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Corruption in the Informal Sector: Evidence from West Africa

Author

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  • Emmanuelle Lavallée

    (LEDa - DIAL - Laboratoire d'Economie de Dauphine - Economie de la mondialisation et du développement - Université Paris-Dauphine, LEDa - Laboratoire d'Economie de Dauphine - Université Paris-Dauphine, Institut de Recherche pour le Développement (IRD))

  • François Roubaud

    (Institut de Recherche pour le Développement (IRD), DIAL - Développement, institutions et analyses de long terme, LEDa - Laboratoire d'Economie de Dauphine - Université Paris-Dauphine)

Abstract

Using a unique dataset, this paper analyses the causes and impacts of bribery in the informal sector in West Africa. It investigates the determinants of the incidence of bribery and the magnitude of the bribes actually paid. Our results show that the mechanisms at play are no different than those found for the formal sector by other authors. With respect to the impacts of corruption on a firm’s performance, our findings show that experience of corruption increases business performance, but that this effect is driven by just one category of informal firm: constrained gazelles.

Suggested Citation

  • Emmanuelle Lavallée & François Roubaud, 2018. "Corruption in the Informal Sector: Evidence from West Africa," Post-Print hal-01731425, HAL.
  • Handle: RePEc:hal:journl:hal-01731425
    DOI: 10.1080/00220388.2018.1438597
    Note: View the original document on HAL open archive server: https://hal.archives-ouvertes.fr/hal-01731425
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    References listed on IDEAS

    as
    1. Jakob Svensson, 2003. "Who Must Pay Bribes and How Much? Evidence from a Cross Section of Firms," The Quarterly Journal of Economics, Oxford University Press, vol. 118(1), pages 207-230.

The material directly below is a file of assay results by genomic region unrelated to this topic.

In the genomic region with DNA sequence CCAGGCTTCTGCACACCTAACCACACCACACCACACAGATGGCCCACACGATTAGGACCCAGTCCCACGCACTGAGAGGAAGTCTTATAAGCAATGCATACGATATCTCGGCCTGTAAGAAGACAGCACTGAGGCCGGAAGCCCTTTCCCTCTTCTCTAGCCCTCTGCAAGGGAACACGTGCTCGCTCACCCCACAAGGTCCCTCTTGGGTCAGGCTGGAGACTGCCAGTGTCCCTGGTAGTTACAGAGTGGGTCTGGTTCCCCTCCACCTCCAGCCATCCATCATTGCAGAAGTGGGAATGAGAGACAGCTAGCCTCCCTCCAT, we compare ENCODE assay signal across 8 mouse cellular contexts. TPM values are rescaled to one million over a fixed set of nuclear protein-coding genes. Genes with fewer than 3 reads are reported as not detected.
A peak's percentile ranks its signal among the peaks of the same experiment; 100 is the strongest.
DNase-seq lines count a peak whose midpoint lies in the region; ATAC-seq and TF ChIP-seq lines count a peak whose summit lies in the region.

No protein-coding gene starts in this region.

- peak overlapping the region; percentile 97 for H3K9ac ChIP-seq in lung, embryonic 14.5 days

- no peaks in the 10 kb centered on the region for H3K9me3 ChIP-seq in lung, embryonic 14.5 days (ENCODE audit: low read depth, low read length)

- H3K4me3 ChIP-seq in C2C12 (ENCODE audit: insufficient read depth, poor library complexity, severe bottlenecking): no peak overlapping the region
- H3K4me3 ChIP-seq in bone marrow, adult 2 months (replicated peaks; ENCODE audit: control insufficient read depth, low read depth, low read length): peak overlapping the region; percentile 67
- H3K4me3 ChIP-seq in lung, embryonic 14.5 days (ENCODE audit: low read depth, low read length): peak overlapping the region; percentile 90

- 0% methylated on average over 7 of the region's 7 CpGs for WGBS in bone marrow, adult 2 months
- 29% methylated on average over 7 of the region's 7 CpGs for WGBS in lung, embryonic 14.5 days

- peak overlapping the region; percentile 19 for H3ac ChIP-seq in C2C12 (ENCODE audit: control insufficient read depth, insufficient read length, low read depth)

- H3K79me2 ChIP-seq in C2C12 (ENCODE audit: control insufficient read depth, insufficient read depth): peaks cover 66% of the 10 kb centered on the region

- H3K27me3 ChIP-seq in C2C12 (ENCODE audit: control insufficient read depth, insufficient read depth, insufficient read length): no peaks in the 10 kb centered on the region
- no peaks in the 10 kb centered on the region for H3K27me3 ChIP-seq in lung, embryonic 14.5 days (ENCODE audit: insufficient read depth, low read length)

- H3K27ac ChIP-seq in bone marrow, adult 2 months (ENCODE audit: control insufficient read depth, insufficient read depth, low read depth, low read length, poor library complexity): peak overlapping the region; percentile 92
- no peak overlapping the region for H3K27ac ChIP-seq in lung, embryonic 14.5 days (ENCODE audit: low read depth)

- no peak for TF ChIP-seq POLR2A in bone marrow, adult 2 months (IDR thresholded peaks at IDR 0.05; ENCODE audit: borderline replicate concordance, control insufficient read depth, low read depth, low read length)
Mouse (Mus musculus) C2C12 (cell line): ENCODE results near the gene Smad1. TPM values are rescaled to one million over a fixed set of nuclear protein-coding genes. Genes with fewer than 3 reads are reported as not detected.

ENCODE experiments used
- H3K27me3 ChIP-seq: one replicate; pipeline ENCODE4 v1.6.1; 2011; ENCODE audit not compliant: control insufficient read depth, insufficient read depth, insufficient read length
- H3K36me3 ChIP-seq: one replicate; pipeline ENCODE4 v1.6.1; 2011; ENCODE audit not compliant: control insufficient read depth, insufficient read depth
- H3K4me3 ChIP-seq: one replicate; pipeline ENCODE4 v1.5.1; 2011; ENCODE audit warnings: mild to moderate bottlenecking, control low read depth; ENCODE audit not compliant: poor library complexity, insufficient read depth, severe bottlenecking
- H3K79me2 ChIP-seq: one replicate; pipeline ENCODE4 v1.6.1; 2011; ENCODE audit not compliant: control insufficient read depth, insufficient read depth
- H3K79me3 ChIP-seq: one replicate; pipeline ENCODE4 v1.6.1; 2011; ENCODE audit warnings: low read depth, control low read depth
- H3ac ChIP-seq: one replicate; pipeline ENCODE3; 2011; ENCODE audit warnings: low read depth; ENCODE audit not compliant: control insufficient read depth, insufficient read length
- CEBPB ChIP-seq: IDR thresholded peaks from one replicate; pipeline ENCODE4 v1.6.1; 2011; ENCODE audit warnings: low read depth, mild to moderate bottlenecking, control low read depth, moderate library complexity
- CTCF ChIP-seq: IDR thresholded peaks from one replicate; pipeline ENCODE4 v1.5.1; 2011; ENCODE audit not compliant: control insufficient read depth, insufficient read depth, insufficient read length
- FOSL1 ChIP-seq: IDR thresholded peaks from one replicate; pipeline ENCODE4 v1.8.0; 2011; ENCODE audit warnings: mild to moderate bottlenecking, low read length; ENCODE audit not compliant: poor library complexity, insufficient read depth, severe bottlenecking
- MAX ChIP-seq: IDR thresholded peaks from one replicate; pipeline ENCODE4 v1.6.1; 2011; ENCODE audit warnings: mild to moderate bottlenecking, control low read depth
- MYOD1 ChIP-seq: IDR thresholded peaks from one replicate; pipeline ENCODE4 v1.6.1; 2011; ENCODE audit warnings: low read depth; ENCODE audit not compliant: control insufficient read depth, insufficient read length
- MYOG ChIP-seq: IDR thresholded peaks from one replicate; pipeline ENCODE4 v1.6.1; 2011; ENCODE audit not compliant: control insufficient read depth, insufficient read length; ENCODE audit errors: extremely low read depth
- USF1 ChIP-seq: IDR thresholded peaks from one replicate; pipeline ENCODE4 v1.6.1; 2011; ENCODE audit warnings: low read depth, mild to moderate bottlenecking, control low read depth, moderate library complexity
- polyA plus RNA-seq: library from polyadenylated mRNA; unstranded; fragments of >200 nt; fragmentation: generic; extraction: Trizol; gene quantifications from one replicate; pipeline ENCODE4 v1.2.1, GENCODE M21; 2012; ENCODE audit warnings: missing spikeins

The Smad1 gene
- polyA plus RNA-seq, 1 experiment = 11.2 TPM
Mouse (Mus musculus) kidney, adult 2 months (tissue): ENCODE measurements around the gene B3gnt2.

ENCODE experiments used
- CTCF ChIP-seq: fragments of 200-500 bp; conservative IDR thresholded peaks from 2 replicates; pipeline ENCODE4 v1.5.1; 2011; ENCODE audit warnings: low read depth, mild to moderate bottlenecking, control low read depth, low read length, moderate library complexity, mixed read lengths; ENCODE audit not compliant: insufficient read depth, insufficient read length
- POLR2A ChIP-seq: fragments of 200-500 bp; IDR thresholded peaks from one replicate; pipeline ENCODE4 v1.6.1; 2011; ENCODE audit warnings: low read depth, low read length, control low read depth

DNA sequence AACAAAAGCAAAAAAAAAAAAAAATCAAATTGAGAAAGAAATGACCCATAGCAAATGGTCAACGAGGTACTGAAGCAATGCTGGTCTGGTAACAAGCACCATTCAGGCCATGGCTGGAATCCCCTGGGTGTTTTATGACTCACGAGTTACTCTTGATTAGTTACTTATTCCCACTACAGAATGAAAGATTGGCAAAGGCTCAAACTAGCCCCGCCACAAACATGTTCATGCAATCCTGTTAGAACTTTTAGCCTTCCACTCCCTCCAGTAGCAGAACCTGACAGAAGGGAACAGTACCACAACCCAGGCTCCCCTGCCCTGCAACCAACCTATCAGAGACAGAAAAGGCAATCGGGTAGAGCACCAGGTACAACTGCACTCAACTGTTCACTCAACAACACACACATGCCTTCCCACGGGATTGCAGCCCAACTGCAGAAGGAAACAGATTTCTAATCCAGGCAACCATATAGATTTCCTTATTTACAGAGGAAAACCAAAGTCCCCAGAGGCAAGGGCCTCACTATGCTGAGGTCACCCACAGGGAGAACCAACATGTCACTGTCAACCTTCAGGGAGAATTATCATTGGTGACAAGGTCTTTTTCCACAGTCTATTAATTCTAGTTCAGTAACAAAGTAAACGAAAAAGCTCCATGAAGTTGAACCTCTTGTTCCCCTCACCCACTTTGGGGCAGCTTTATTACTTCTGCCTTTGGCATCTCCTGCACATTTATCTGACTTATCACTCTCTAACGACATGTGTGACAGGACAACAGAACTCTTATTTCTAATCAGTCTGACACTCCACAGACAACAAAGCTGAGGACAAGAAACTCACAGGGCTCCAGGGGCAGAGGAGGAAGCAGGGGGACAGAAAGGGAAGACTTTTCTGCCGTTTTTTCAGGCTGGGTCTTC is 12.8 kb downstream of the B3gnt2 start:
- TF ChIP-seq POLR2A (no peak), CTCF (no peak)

2. Razafindrakoto, Mireille & Roubaud, François, 2010. "Are International Databases on Corruption Reliable? A Comparison of Expert Opinion Surveys and Household Surveys in Sub-Saharan Africa," World Development, Elsevier, vol. 38(8), pages 1057-1069, August.
    3. Daniel Kaufmann & Shang-Jin Wei, 1999. "Does "Grease Money" Speed Up the Wheels of Commerce?," NBER Working Papers 7093, National Bureau of Economic Research, Inc.
    4. Sequeira, Sandra & Djankov, Simeon, 2014. "Corruption and firm behavior: evidence from African ports," LSE Research Online Documents on Economics 60833, London School of Economics and Political Science, LSE Library.
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    7. Grimm, Michael & Knorringa, Peter & Lay, Jann, 2012. "Constrained Gazelles: High Potentials in West Africa’s Informal Economy," World Development, Elsevier, vol. 40(7), pages 1352-1368.
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    9. Pierre-Guillaume Méon & Khalid Sekkat, 2005. "Does corruption grease or sand the wheels of growth?," Public Choice, Springer, vol. 122(1), pages 69-97, January.
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    11. Rand, John & Torm, Nina, 2012. "The Benefits of Formalization: Evidence from Vietnamese Manufacturing SMEs," World Development, Elsevier, vol. 40(5), pages 983-998.
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    14. Şeker, Murat & Yang, Judy S., 2014. "Bribery solicitations and firm performance in the Latin America and Caribbean region," Journal of Comparative Economics, Elsevier, vol. 42(1), pages 246-264.
    15. Treisman, Daniel, 2000. "The causes of corruption: a cross-national study," Journal of Public Economics, Elsevier, vol. 76(3), pages 399-457, June.
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    More about this item

    Keywords

    corruption; Microeconomic Analyses; Economic Development; Informal sector;

    JEL classification:

    • D73 - Microeconomics - - Analysis of Collective Decision-Making - - - Bureaucracy; Administrative Processes in Public Organizations; Corruption
    • O12 - Economic Development, Innovation, Technological Change, and Growth - - Economic Development - - - Microeconomic Analyses of Economic Development
    • D22 - Microeconomics - - Production and Organizations - - - Firm Behavior: Empirical Analysis

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